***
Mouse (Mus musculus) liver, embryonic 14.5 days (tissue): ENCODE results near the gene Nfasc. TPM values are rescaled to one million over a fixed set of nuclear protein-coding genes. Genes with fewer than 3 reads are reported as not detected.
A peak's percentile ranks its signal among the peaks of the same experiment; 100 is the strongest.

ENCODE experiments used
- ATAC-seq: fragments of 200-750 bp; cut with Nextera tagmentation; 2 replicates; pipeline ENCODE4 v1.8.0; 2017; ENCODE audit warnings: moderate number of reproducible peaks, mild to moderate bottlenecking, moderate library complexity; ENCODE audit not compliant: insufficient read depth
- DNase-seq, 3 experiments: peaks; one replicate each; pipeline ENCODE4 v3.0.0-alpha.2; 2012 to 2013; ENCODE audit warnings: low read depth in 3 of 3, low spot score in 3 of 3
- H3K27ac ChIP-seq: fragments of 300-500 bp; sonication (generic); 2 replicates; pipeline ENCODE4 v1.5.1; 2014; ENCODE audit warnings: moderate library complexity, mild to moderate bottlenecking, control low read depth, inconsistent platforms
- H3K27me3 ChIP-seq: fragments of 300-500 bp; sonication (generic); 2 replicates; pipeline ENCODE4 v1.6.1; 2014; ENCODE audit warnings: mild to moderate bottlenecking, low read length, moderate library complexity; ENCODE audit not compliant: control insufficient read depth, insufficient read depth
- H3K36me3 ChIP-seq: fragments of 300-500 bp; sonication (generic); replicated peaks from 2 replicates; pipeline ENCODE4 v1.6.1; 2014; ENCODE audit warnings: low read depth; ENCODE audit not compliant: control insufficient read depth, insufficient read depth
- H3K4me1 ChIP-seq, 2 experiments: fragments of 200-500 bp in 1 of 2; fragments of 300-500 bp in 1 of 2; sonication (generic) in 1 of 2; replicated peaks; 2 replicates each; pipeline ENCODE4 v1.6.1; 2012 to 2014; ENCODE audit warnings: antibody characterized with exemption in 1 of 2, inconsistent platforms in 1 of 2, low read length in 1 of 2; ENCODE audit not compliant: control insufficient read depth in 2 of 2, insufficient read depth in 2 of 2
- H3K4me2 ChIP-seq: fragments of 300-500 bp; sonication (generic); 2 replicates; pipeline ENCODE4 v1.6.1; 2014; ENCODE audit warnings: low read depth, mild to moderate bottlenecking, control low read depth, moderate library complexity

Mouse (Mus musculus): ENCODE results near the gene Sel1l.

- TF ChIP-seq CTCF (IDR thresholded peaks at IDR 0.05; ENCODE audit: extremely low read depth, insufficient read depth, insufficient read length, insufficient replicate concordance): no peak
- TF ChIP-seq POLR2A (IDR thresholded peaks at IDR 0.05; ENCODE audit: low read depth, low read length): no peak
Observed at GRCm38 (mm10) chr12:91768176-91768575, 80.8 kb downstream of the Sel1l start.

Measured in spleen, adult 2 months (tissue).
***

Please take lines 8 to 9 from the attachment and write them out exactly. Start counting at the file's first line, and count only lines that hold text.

- H3K36me3 ChIP-seq: fragments of 300-500 bp; sonication (generic); replicated peaks from 2 replicates; pipeline ENCODE4 v1.6.1; 2014; ENCODE audit warnings: low read depth; ENCODE audit not compliant: control insufficient read depth, insufficient read depth
- H3K4me1 ChIP-seq, 2 experiments: fragments of 200-500 bp in 1 of 2; fragments of 300-500 bp in 1 of 2; sonication (generic) in 1 of 2; replicated peaks; 2 replicates each; pipeline ENCODE4 v1.6.1; 2012 to 2014; ENCODE audit warnings: antibody characterized with exemption in 1 of 2, inconsistent platforms in 1 of 2, low read length in 1 of 2; ENCODE audit not compliant: control insufficient read depth in 2 of 2, insufficient read depth in 2 of 2